"The Fifth Estate" is getting a pretty good pummeling by film critics, which can only mean veteran direct Bill Condon ("Dreamgirls," "The Twilight Saga") is on to something genuine.
Hopefully there is some investigative film critic somewhere who is digging to uncover which censor insured this cinema tribute to the greatest whistle-blower of all time would not be offensive to any government department or official.
Maybe we wouldn't expect the American feds to lionize Julian Assange or Pvt. Bradley Manning, but certainly all United States citizens do need to know the U.S. federal government is suspicious of all its own citizens.
Sure, we sort of knew that. But now we really know it.
"Fifth Estate" begins with the mercurial personality of blond-haired Assange, an Australian visionary who believed the anonymity of the internet would make it a modern day trumpet of the people – a weapon for justice powerful enough to bring down the most arrogant corporation…or government.
Assange (Benedict Cumberbatch) and his WikiLeaks website are introduced doing good, toppling high powered scoundrels. Assange acquires a devoted disciple, Daniel Domscheit-Berg (Daniel Bruhl), and WikiLeaks becomes an international player of consequence on the digital scene.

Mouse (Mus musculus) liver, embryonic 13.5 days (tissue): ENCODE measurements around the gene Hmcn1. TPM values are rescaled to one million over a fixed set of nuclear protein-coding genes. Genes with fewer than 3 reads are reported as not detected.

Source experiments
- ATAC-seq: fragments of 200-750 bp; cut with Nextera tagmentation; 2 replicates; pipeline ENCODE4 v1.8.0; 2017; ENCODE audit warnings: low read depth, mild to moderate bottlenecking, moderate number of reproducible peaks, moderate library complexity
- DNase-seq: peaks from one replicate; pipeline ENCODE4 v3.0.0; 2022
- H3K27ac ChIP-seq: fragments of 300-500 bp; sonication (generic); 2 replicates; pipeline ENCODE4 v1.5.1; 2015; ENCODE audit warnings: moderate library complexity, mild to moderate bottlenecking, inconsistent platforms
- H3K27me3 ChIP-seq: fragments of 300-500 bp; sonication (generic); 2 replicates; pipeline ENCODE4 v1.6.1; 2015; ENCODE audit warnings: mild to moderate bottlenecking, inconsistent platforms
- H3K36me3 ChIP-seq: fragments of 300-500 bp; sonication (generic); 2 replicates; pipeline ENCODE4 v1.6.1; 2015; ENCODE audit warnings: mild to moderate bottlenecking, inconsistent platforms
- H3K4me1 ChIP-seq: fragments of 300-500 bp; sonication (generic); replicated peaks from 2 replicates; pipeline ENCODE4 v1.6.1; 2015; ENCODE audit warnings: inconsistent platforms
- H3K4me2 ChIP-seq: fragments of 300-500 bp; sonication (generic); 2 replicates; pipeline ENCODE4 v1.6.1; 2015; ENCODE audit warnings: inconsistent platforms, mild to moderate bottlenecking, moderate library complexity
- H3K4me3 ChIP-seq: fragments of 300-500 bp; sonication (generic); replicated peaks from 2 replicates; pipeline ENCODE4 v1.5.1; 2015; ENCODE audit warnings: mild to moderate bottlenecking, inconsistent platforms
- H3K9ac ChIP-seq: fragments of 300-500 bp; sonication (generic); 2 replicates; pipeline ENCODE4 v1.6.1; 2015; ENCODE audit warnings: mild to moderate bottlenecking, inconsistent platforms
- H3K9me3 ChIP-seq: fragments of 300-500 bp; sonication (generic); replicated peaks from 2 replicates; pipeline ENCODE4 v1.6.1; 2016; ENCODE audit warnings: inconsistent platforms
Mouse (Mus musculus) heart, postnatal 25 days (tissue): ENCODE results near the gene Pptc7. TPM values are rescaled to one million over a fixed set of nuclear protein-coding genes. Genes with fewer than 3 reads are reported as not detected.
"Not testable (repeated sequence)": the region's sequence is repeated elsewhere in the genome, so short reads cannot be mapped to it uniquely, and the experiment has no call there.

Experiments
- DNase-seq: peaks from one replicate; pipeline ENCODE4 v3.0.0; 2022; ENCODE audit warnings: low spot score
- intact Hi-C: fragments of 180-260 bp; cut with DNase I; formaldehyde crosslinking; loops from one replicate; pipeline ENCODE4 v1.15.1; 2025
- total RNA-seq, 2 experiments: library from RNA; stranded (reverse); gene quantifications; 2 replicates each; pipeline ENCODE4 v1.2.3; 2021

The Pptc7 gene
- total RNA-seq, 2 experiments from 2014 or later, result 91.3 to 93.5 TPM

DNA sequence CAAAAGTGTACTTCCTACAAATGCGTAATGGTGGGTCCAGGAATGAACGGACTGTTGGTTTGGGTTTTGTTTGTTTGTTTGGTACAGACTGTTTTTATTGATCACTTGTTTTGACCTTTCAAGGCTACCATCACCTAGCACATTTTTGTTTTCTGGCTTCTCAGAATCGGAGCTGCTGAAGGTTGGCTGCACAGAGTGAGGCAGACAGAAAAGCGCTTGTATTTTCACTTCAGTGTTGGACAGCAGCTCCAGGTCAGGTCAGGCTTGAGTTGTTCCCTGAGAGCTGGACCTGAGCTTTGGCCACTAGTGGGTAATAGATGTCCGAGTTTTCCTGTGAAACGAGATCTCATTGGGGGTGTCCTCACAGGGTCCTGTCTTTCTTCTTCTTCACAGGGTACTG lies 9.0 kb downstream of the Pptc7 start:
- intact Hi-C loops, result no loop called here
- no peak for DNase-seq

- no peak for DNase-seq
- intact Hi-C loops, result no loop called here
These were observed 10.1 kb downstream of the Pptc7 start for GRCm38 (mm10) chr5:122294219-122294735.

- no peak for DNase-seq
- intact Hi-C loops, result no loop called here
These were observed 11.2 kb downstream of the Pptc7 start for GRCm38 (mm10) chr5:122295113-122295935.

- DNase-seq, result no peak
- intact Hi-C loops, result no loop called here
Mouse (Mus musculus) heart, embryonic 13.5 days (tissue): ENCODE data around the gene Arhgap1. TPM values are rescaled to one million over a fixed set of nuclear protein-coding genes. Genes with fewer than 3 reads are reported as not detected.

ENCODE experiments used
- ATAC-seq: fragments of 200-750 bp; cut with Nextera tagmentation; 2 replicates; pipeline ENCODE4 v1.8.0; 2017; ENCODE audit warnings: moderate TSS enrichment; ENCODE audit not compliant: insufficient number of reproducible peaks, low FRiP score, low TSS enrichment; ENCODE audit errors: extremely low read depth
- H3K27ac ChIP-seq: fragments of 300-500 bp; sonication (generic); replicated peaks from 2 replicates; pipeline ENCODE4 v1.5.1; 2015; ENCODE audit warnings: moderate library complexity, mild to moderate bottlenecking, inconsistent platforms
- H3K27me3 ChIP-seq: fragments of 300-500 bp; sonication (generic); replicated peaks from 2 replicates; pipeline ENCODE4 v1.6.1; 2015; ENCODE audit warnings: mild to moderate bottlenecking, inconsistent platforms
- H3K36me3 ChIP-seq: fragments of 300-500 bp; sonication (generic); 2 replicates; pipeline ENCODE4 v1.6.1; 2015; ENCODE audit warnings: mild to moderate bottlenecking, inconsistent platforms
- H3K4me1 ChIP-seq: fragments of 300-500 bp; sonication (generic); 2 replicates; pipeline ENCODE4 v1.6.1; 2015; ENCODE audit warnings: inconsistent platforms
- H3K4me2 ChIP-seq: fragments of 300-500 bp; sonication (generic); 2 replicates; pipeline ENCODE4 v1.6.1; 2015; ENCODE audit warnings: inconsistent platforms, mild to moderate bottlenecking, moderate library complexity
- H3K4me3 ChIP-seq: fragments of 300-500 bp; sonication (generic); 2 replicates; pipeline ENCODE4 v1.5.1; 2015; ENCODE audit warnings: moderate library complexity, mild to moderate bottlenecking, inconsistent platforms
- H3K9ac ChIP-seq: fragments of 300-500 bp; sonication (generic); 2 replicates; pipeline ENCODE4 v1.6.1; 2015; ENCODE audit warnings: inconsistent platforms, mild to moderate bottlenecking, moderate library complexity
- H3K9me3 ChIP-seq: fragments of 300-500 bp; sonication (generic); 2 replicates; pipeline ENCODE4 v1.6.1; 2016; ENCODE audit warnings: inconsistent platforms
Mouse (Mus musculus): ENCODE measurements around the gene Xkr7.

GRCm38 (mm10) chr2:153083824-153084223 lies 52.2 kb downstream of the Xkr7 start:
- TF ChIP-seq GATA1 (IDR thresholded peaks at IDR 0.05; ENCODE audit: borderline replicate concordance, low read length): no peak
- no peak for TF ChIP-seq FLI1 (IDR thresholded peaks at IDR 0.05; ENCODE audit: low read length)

That's when the consequences with content begin. Assange is portrayed giving in to his dark side, being more selfish and less idealistic. Domscheit-Berg begins to see Assange's feet of clay and distances himself from the new schemes of Assange to publish online that massive trove of classified U.S. government documents.
We all know the story. It was in all the newspapers.
What we don't get is anything new. All the cinema action comes from dramatizing the race to prevent the release of this information before Assange decides when and how to release it.
"Fifth Estate" doesn't take us too far down the rabbit hole. Laura Linney and Stanley Tucci play a couple of extremely upset mid-level officials in the State Department, wailing about treasonous acts. Army Private Bradley Manning is nowhere to be seen, except for a photo of Manning in a screen tableau of the mainstream media coverage.
So…what are we left with? A very sanitized version of the affair, based on Domscheit-Berg's own book "Inside WikiLeaks: My Time with Julian Assange at the World's Most Dangerous Website."
Whether or not "Fifth Estate" is a good movie isn't the point. Everyone should see this film just to be reminded that powerful and omnipotent (and often hidden) government forces are at work right now in our native land.